String’s financial disclosure report says that he joined the State Department as Senior Advisor on July 13, 2017.
A June 13, 2019 reporting on Just Security notes that a “congressman raised his concern that String had been appointed Acting Legal Adviser to the State Department on May 24, “the very day that this emergency declaration was sent to the Hill, according to public records, this is when he got the promotion to be the top lawyer.” String worked for Cooper until May 23.”
That would be Assistant Secretary of State for Political and Military Affairs R. Clarke Cooper who assumed office on May 2, 2019.
We don’t know when this bio went up and if it had been updated.
The Senate-confirmed Legal Adviser Jennifer Newstead’s departure was announced on April 22, 2019. If String wasn’t designated Acting Legal Adviser until June 1, 2019 as his official bio says, then pray tell who blessed Pompeo’s emergency declaration?
Via Just Security:
The newly published IG report does not probe String’s actions once he transitioned from working in the department that oversees FMS [foreign military sales] to working as the State Department’s top lawyer. Nor does it address String’s possible actions regarding the redactions of the report, which were applied, according to the State Department, to “protect executive branch confidentiality interests, including executive privilege.”
But at least two senior State Department officials have testified to String’s conduct: both his work on the emergency waiver and his later interactions with the IG’s office. Former Deputy Assistant Secretary of State Charles Faulkner testified on July 24 that String “identified an ‘authority’ in the law ‘that allow[ed] for an emergency declaration of arms transfers,’” as Democratic members of Congress noted in their subpoena to interview String and others involved in the sale. They further noted:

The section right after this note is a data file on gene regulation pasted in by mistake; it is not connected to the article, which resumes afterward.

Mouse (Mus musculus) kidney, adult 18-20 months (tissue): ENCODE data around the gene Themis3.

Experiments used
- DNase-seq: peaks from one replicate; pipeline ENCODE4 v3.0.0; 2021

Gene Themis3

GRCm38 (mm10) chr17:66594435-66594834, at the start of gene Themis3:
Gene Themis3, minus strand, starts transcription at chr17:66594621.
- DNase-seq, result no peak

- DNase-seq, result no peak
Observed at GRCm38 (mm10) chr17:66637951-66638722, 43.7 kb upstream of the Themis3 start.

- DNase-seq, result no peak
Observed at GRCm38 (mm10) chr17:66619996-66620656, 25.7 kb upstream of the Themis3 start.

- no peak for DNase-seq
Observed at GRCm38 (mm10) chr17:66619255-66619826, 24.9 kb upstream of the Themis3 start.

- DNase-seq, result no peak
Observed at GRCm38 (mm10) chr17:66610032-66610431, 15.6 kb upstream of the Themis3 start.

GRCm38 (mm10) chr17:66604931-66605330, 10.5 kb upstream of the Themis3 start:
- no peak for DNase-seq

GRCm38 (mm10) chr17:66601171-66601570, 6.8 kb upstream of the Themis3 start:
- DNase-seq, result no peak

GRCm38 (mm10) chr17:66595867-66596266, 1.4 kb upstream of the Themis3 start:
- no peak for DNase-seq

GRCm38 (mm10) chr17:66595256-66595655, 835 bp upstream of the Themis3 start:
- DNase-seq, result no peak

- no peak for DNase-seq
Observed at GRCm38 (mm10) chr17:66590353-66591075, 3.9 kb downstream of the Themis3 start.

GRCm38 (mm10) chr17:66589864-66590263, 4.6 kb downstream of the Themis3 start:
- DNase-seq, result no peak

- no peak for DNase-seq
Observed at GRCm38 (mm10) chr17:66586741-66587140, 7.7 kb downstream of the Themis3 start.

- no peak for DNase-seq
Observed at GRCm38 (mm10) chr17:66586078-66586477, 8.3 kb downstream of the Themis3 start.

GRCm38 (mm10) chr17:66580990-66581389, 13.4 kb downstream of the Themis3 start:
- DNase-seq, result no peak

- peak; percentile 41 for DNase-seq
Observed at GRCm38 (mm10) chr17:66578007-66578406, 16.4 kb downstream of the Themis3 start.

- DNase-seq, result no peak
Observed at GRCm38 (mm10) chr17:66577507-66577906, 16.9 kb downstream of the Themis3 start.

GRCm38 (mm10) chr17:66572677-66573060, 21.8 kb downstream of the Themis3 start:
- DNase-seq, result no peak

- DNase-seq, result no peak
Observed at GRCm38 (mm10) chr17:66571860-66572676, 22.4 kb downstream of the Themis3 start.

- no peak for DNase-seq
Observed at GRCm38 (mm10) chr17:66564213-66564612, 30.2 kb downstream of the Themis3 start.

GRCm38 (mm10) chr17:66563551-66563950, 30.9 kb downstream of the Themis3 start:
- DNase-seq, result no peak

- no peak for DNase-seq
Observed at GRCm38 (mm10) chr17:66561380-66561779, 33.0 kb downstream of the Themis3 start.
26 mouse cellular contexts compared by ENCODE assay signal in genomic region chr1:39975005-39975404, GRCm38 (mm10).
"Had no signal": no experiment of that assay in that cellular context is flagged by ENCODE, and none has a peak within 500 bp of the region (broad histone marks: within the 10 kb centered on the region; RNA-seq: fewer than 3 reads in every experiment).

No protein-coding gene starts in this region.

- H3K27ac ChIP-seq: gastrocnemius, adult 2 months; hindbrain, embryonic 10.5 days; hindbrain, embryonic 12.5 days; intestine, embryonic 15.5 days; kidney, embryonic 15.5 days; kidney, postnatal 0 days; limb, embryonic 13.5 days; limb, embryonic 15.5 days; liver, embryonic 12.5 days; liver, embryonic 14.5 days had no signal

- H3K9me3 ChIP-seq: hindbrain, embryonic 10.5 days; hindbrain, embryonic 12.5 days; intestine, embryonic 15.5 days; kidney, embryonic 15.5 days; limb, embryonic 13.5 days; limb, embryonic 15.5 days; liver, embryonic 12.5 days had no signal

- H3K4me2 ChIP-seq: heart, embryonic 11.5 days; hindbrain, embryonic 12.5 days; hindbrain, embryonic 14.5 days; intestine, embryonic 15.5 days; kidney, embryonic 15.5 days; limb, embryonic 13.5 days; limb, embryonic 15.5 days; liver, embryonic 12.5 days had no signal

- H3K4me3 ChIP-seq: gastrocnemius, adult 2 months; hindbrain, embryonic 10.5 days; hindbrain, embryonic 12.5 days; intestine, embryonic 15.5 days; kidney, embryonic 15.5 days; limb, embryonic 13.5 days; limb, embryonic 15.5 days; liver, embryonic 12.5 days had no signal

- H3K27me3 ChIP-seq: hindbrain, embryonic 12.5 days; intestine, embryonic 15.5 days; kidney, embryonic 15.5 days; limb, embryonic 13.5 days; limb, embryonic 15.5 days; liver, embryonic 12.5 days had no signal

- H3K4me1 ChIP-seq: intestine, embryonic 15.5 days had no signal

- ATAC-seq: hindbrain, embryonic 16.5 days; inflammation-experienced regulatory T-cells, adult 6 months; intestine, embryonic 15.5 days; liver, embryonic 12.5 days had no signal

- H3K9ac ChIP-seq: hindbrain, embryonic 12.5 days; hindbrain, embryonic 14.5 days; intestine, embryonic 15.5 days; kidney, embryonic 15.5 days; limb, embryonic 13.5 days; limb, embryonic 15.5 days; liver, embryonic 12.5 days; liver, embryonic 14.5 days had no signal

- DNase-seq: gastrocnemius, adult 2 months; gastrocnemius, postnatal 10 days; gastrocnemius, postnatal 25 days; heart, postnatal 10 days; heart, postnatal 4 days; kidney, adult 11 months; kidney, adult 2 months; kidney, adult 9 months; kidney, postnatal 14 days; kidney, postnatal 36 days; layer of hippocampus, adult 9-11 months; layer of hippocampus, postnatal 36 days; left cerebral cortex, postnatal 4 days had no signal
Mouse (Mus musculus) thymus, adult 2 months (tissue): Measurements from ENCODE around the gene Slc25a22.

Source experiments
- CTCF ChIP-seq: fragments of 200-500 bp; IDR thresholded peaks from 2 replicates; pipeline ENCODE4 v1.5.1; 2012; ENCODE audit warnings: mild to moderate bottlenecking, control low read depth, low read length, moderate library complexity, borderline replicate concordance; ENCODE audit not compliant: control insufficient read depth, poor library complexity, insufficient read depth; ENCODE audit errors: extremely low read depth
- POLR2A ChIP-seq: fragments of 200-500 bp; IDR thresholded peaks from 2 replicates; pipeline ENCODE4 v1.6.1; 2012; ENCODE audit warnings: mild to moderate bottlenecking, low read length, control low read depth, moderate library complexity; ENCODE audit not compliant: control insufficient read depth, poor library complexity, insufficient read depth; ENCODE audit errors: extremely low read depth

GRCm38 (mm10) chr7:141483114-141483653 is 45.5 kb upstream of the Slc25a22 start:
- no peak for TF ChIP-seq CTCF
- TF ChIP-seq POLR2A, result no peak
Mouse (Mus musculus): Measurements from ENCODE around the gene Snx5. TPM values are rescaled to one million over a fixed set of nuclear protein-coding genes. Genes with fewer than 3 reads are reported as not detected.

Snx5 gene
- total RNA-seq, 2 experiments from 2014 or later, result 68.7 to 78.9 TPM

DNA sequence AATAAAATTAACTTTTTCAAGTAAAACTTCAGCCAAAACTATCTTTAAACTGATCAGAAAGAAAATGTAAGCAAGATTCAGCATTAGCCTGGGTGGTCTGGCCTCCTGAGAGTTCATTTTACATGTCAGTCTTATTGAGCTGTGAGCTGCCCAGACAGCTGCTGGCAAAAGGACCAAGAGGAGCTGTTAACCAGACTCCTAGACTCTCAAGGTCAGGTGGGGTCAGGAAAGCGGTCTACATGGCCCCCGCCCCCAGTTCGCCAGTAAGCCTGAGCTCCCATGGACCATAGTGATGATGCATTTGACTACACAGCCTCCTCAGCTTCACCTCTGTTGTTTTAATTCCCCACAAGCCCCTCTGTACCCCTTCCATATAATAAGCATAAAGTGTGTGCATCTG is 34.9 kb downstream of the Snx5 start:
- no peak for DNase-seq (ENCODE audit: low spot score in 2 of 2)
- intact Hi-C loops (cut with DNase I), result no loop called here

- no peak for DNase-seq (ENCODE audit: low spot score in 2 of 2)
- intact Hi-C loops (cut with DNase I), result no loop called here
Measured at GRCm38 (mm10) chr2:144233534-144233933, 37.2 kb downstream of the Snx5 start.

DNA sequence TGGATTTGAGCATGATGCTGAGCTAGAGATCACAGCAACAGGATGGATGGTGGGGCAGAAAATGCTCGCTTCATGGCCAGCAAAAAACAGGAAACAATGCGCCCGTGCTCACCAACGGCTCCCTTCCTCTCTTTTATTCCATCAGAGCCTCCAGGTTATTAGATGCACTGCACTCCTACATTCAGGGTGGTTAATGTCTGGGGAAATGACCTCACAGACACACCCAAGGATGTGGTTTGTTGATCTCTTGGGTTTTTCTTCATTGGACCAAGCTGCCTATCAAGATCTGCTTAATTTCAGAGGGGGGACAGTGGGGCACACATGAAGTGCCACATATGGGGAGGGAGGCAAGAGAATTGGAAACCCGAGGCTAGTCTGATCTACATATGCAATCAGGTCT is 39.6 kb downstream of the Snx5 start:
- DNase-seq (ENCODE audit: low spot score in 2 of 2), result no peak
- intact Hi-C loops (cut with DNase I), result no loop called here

“On the day of the emergency declaration, May 24, 2019, Mr. String was promoted to Acting State Department Legal Adviser, a position he still holds. When asked about those two events happening on the same day, Mr. Faulkner testified: ‘I think I see the significance of those statements.’”

During Linick’s recent testimony on the matter, he recalled a meeting between himself, String, and the current State Department Under Secretary for Management Brain Bulatao. In this meeting, Bulatao reportedly indicated to the IG that he “shouldn’t be doing the [Iranian Arms Sale investigation] because it was a policy matter not within the IG’s jurisdiction.” During the meeting, String agreed, according to the former IG’s testimony: